The concept of reverse innovation is vital to us because it shifts how we approach facilitating learning experiences with kids. Even though the word ‘reverse’ is included, it still requires us to employ the process of innovative design thinking. With the focus on fostering divergent thinking as Empower co-author John Spencer’s recent post highlights in 7 Ways Foster Divergent Thinking in the Classroom (also discussed here) and the process of innovation, learners can be empowered as problem seekers. Our brains are naturally curious! When we envelop learning within problems or scenarios, it catalyzes empowerment that leads to the deepest form of learning. Intrinsic motivation and synergy develop amongst learners. One activity I use that embodies this is when learners are tasked to create a new kind of wearable technology. Through inquiry, students explore the progression of wearable technology over the course of time. Learners assume the role of engineer designers with the goal being to consider current problems that exist in our everyday life, and how wearable technology can either alleviate the problem or meet the needs of individuals. By leveraging a variety of texts, videos, and engaging in in-depth conversations that support understanding, students use the design process to craft either a new or improved version of the wearable technology. Learners then participate in the process of redesigning when constrained by limited materials. This is when creative, divergent thinking takes flight!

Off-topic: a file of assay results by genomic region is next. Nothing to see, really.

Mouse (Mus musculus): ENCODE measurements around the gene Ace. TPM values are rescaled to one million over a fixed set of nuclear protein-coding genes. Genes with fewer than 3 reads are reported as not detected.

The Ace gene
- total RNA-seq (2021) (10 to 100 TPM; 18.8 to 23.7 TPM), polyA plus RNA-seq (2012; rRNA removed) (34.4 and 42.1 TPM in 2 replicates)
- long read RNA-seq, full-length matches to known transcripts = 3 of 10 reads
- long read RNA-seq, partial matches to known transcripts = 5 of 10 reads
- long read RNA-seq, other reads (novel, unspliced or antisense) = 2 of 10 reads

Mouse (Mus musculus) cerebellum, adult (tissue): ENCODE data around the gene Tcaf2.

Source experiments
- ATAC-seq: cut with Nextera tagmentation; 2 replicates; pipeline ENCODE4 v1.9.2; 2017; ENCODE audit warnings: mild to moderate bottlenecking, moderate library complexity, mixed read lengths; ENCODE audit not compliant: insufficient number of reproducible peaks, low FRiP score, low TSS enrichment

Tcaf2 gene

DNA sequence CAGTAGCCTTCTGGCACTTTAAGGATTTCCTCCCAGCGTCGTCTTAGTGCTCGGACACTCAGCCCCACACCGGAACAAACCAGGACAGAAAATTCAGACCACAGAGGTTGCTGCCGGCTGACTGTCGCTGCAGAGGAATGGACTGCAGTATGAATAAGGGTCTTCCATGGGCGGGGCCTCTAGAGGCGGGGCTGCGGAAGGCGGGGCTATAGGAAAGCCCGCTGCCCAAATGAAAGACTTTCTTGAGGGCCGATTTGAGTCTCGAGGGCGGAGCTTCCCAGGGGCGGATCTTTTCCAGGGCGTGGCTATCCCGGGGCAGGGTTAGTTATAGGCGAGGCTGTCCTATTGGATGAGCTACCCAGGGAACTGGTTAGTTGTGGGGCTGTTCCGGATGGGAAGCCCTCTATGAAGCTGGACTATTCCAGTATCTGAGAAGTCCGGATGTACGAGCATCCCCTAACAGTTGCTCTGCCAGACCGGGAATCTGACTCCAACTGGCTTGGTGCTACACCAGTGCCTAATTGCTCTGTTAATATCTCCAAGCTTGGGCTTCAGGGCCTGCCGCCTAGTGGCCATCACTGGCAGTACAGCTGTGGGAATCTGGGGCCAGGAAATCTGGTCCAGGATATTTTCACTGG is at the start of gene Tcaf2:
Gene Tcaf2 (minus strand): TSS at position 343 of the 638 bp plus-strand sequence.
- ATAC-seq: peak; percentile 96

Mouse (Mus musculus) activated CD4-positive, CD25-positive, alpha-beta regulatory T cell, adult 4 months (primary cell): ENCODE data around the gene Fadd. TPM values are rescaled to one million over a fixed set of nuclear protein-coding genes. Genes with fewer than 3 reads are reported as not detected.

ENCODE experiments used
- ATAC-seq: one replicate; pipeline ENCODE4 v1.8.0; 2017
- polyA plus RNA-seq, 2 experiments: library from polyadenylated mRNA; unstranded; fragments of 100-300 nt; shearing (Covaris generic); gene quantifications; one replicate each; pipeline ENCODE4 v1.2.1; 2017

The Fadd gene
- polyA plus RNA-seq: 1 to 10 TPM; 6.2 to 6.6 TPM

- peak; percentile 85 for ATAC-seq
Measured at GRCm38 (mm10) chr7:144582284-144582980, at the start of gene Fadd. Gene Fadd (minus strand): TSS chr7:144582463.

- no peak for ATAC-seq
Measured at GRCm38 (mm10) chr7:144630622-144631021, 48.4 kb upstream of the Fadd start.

Challenging Traditions

While learners are empowered through problem seeking, in reflection, I’m not sure that the problems we are identifying are often genuine “problems,” but rather inconveniences that are being made more convenient based on our western world perspective. However, this serves as a means to unleash innovative thinking that pushes our creative limits by inventing new or improved ideas for products. While this concept certainly cultivates divergent thinking skills, catalyzes empowerment and is an excellent approach to developing success skills, I challenge us to incorporate the notion of reverse innovation.

In Learner Centered Innovation, Dr. Katie Martin challenges us to rethink traditions. Traditionally speaking, we engage in STEM challenges or exploring problem and project-based learning that focuses on topics that are relevant to our learners. Now, I’m not saying that we move away from these as they’re incredibly valuable approaches to learning, which I embrace. I’m fortunate to have been coached to teach project-based learning through the Buck Institute for Education (BIE), and PBL in particular, provides our learners with extremely significant and purposeful learning opportunities that foster learner agency. What I am suggesting is that we broaden our approach to include the concept of reverse innovation. Not only does reverse innovation foster the skill of identifying problems and creating innovative solutions, but it promotes empathy by exposing learners to the unique needs of individuals living in developing countries. Our learners benefit from gaining the perspective of those who face vastly different challenges than what we are accustomed to hearing or experiencing.